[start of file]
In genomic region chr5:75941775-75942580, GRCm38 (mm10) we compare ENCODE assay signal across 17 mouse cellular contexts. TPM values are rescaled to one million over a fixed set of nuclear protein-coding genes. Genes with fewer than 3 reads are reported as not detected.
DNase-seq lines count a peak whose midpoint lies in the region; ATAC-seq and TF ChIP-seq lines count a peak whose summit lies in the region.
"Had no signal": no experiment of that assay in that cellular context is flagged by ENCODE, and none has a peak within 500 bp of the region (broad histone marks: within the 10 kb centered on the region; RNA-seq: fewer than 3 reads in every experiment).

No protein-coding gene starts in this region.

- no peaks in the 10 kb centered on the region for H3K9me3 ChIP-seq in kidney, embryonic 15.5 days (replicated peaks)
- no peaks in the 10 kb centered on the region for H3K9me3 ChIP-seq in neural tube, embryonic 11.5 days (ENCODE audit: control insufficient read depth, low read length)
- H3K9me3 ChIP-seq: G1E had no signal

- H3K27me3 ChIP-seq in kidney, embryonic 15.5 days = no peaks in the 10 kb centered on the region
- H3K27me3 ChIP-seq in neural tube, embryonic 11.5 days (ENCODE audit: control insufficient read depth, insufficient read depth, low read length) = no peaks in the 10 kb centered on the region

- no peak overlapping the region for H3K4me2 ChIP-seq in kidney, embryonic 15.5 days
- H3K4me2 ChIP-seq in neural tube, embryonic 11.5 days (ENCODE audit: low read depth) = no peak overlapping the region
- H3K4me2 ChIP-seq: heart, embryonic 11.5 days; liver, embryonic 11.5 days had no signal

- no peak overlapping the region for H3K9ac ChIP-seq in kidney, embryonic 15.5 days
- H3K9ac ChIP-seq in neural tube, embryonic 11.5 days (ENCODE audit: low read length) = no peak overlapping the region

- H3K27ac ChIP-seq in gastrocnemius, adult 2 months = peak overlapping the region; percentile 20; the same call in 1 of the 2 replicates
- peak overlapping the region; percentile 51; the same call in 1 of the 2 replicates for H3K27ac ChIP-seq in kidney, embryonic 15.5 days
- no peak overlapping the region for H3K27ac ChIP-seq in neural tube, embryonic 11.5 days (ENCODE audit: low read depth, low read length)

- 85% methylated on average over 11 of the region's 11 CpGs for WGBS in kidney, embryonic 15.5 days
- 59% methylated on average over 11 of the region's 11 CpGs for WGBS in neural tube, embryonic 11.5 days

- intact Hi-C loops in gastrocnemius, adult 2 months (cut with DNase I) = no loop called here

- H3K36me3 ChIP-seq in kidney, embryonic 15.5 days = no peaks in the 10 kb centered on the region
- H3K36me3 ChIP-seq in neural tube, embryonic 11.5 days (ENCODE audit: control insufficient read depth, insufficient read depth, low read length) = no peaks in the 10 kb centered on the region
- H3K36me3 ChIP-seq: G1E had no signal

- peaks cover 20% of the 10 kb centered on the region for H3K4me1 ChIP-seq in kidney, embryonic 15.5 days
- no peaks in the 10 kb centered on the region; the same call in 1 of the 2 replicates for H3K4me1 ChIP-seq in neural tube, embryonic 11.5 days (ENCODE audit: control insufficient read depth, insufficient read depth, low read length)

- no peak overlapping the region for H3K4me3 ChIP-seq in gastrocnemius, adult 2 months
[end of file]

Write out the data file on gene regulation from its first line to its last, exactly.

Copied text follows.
In genomic region chr5:75941775-75942580, GRCm38 (mm10) we compare ENCODE assay signal across 17 mouse cellular contexts. TPM values are rescaled to one million over a fixed set of nuclear protein-coding genes. Genes with fewer than 3 reads are reported as not detected.
DNase-seq lines count a peak whose midpoint lies in the region; ATAC-seq and TF ChIP-seq lines count a peak whose summit lies in the region.
"Had no signal": no experiment of that assay in that cellular context is flagged by ENCODE, and none has a peak within 500 bp of the region (broad histone marks: within the 10 kb centered on the region; RNA-seq: fewer than 3 reads in every experiment).

No protein-coding gene starts in this region.

- no peaks in the 10 kb centered on the region for H3K9me3 ChIP-seq in kidney, embryonic 15.5 days (replicated peaks)
- no peaks in the 10 kb centered on the region for H3K9me3 ChIP-seq in neural tube, embryonic 11.5 days (ENCODE audit: control insufficient read depth, low read length)
- H3K9me3 ChIP-seq: G1E had no signal

- H3K27me3 ChIP-seq in kidney, embryonic 15.5 days = no peaks in the 10 kb centered on the region
- H3K27me3 ChIP-seq in neural tube, embryonic 11.5 days (ENCODE audit: control insufficient read depth, insufficient read depth, low read length) = no peaks in the 10 kb centered on the region

- no peak overlapping the region for H3K4me2 ChIP-seq in kidney, embryonic 15.5 days
- H3K4me2 ChIP-seq in neural tube, embryonic 11.5 days (ENCODE audit: low read depth) = no peak overlapping the region
- H3K4me2 ChIP-seq: heart, embryonic 11.5 days; liver, embryonic 11.5 days had no signal

- no peak overlapping the region for H3K9ac ChIP-seq in kidney, embryonic 15.5 days
- H3K9ac ChIP-seq in neural tube, embryonic 11.5 days (ENCODE audit: low read length) = no peak overlapping the region

- H3K27ac ChIP-seq in gastrocnemius, adult 2 months = peak overlapping the region; percentile 20; the same call in 1 of the 2 replicates
- peak overlapping the region; percentile 51; the same call in 1 of the 2 replicates for H3K27ac ChIP-seq in kidney, embryonic 15.5 days
- no peak overlapping the region for H3K27ac ChIP-seq in neural tube, embryonic 11.5 days (ENCODE audit: low read depth, low read length)

- 85% methylated on average over 11 of the region's 11 CpGs for WGBS in kidney, embryonic 15.5 days
- 59% methylated on average over 11 of the region's 11 CpGs for WGBS in neural tube, embryonic 11.5 days

- intact Hi-C loops in gastrocnemius, adult 2 months (cut with DNase I) = no loop called here

- H3K36me3 ChIP-seq in kidney, embryonic 15.5 days = no peaks in the 10 kb centered on the region
- H3K36me3 ChIP-seq in neural tube, embryonic 11.5 days (ENCODE audit: control insufficient read depth, insufficient read depth, low read length) = no peaks in the 10 kb centered on the region
- H3K36me3 ChIP-seq: G1E had no signal

- peaks cover 20% of the 10 kb centered on the region for H3K4me1 ChIP-seq in kidney, embryonic 15.5 days
- no peaks in the 10 kb centered on the region; the same call in 1 of the 2 replicates for H3K4me1 ChIP-seq in neural tube, embryonic 11.5 days (ENCODE audit: control insufficient read depth, insufficient read depth, low read length)

- no peak overlapping the region for H3K4me3 ChIP-seq in gastrocnemius, adult 2 months